During the tour it was quickly unveiled I was a Yankees’ fan. The tour guide didn’t let me live it down for the entire hour. Right around the time we entered the “High Roller’s Club”, the tour guide presented a trivia question.
“Out there are the retired Red Sox numbers. We’re not like the Yankees, we don’t retire just anyone’s number. You will see the five we have retired and one extra one. The number “42” is retired among all Major League baseball teams. Up until this past season there were two players remaining who still were able to wear Jackie Robinson’s number, do you know who they are?”
Half the crowd answered with “Mo Vaughn“, the Red Sox favorite of the 90’s who had retired in 2003. The tour guide stared at me and asked for the other player. I stared back, completely frozen from an hour of being heckled by Red Sox fans.
“The other, is Yankees’ closer Mariano Rivera”, he said.
I felt like an idiot.
But that day sent a powerful message to myself. Rivera wore the same number as Robinson, not the other way around.
Nearly a decade later, I was as unsure the most dominant player I’ve ever seen would still be playing as I was of the fact the Red Sox would break the “curse” of incompetence later that season on the tour in spring of 2004. Naturally, the next time I visited my sister happened to coincide with the Red Sox victory parade, one I attended for historical purposes just like the Fenway tour.
Baseball is nothing without its history.
But as has been written all day long and every year around the Big Apple, there is no other player in this generation who wears the number “42” better than Mariano Rivera. I have spent almost 20 years watching it serve as mostly some of my happiest memories. When “42” is on the field, the Yankees win. Period.
In 2013, the Yankees, the team who shares a city with Robinson’s historics itself, will have a farewell tour for the best closer of all-time. While this is taking place as a side show, the best player in the lineup, Robinson Cano, will try to lead New York back to the playoffs. Cano has such a connection to Robinson, he was, in fact, named after him. On Tuesday, as has been the case a few times, everyone will wear Mariano Rivera’s number during the Yankees’ game since they are off for April 15th.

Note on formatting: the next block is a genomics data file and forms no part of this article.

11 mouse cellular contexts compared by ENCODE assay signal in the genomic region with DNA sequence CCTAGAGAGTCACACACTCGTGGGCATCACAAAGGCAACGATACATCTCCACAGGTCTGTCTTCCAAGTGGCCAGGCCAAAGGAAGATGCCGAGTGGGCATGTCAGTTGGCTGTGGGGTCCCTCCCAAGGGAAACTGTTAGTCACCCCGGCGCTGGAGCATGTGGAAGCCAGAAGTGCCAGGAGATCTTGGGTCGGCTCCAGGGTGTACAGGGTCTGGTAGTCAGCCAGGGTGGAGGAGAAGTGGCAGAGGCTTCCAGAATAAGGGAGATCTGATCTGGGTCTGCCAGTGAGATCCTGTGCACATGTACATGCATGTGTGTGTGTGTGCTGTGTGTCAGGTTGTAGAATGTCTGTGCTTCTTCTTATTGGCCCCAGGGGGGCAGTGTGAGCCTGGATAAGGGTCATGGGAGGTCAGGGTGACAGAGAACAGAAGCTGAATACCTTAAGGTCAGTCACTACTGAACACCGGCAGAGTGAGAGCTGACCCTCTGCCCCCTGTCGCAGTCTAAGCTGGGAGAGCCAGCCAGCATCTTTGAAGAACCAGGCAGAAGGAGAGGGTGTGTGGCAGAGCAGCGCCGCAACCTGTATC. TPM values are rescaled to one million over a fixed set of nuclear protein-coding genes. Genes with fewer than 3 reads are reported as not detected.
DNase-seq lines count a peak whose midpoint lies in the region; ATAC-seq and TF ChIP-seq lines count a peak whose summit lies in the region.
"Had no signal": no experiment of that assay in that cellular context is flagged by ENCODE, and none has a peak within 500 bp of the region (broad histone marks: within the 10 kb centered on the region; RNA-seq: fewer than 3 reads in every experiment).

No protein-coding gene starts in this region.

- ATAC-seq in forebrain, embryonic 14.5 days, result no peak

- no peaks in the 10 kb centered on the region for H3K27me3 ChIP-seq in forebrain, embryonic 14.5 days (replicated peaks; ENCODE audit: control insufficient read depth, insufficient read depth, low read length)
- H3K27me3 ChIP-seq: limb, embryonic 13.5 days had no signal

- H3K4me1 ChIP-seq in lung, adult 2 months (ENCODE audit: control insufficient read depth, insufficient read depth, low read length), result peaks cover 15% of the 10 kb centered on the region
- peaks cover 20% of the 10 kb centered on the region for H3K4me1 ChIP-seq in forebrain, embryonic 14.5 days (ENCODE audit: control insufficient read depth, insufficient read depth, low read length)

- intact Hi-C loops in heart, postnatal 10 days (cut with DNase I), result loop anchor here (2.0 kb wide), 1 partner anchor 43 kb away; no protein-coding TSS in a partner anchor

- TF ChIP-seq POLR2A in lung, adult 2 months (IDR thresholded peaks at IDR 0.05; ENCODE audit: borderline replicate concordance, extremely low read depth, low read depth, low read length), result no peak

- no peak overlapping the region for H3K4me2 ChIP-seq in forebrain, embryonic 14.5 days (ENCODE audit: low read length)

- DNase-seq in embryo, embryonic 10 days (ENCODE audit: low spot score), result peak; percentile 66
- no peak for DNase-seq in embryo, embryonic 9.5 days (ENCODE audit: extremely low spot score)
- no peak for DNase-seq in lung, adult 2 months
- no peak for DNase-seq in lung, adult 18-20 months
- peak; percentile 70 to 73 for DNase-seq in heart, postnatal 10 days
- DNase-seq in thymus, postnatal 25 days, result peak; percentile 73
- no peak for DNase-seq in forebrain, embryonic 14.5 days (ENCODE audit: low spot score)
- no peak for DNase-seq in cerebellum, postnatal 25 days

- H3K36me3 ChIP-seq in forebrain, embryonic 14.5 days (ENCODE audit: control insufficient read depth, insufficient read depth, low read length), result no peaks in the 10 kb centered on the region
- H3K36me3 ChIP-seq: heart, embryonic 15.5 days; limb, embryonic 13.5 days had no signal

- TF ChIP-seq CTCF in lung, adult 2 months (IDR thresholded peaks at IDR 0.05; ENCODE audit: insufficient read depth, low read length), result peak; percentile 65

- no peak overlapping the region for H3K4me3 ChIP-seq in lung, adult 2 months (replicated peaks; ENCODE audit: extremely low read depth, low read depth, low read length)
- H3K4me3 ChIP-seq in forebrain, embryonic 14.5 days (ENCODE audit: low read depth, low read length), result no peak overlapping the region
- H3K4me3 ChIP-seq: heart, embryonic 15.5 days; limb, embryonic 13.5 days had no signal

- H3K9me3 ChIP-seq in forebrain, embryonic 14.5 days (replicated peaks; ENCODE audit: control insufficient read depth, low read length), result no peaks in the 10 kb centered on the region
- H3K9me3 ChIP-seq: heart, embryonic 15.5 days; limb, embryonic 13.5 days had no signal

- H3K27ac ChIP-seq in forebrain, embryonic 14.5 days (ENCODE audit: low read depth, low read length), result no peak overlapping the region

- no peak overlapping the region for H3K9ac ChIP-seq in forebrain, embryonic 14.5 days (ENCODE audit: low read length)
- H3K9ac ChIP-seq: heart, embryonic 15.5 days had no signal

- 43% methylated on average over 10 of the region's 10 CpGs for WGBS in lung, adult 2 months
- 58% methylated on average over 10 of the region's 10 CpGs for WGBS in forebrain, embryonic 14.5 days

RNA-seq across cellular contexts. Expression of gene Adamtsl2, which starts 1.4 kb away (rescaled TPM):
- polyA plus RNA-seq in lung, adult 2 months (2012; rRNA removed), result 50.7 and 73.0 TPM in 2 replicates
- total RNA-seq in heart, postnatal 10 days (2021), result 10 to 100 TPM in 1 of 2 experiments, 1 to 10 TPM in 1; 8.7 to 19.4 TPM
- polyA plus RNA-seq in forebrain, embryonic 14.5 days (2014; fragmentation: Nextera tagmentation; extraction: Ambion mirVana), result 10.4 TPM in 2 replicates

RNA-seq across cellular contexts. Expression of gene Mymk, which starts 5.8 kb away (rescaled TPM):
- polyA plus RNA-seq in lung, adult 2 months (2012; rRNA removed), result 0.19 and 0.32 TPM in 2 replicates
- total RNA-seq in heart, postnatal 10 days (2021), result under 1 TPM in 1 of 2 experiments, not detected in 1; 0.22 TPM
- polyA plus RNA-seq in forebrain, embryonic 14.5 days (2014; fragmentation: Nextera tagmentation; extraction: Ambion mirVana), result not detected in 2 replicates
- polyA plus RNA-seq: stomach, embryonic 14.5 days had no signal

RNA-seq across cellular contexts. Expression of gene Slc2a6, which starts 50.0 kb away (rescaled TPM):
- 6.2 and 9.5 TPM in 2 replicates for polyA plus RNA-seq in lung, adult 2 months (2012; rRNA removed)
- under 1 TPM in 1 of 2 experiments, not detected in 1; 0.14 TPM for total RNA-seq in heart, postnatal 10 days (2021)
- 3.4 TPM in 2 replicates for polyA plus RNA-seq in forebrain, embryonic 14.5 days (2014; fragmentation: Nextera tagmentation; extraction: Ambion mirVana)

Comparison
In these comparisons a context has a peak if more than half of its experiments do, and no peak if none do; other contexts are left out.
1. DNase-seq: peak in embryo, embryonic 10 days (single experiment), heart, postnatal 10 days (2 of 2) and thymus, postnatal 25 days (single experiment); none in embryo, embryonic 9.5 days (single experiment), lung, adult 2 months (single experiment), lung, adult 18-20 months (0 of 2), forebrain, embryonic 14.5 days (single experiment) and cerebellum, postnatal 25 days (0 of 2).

Mariano Rivera will be wearing Jackie Robinson’s number as he does every game. On Tuesday, everyone else will join him.
The day itself serves a few reminders for a Yankees’ fan. One of that both Cano and Rivera would not have existed if not for Jackie Robinson. The sport itself would not be the same. The history would be tainted and without the history, the game may not have lasted. Another is that on April 15th, everyone will wear a number served by greatness. In the Bronx, the greatness represents two different athletes.
The final is that next year the only day a New Yorker or anyone will be able to witness the power and meaning behind the number “42” will be Jackie Robinson Day.
There will be no more Mariano.
Robinson and Rivera will both be gone from the sport on the field and yet one day a year, the number “42” and all of its meaning for everyone will live on for all of the sport’s history.
And that’s the point.